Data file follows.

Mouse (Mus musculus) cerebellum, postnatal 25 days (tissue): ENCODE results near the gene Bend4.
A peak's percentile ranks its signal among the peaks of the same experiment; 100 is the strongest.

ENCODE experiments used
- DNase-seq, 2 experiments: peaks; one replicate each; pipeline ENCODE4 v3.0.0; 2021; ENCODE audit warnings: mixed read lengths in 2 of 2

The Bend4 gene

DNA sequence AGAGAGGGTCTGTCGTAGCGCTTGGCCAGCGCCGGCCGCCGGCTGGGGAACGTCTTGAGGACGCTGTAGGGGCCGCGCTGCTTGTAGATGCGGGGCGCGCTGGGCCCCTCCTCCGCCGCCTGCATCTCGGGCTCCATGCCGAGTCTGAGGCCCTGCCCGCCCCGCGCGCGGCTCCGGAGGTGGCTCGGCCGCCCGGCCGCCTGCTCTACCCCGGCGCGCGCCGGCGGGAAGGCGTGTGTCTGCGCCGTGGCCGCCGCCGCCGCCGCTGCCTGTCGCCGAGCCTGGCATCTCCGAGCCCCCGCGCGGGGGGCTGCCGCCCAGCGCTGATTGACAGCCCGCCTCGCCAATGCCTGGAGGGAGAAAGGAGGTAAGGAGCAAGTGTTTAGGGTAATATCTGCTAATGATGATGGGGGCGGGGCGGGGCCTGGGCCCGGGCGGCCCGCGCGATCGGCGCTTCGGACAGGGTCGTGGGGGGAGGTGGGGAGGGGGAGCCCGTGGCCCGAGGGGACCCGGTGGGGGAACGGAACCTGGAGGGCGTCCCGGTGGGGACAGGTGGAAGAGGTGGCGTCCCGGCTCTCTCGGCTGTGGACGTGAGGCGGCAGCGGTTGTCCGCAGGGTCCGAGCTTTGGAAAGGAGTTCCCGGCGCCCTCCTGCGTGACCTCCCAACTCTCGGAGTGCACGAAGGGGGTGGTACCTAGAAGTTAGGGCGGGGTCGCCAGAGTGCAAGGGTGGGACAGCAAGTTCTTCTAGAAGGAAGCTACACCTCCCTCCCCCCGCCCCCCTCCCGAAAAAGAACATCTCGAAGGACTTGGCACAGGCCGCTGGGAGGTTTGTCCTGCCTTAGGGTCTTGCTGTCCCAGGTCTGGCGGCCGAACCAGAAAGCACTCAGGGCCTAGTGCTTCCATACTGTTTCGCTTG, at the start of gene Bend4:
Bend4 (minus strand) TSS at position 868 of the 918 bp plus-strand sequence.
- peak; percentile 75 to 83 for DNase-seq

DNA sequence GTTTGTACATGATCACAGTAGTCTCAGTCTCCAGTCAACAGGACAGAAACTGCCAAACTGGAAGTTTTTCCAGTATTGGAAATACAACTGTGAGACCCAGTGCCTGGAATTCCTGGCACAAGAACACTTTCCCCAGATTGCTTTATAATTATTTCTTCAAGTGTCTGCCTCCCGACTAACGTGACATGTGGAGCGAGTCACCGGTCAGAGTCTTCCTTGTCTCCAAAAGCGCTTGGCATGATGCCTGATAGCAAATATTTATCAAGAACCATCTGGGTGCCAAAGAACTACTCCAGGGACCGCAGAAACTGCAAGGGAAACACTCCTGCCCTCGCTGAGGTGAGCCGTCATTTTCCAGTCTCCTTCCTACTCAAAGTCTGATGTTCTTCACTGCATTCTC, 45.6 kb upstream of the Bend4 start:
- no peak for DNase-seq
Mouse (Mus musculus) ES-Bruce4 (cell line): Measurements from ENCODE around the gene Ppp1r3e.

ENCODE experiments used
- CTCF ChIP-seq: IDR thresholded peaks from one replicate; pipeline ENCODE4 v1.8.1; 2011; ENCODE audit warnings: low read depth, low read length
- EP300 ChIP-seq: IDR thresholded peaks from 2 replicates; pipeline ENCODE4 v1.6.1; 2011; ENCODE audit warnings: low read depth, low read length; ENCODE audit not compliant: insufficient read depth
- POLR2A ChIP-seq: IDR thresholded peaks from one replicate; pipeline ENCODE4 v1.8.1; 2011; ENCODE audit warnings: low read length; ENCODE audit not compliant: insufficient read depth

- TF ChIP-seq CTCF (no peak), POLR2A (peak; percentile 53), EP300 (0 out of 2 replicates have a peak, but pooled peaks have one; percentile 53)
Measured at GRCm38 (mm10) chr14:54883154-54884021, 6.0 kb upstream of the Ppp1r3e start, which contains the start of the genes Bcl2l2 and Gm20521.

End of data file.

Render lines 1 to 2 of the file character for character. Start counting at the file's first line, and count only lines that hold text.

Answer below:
Mouse (Mus musculus) cerebellum, postnatal 25 days (tissue): ENCODE results near the gene Bend4.
A peak's percentile ranks its signal among the peaks of the same experiment; 100 is the strongest.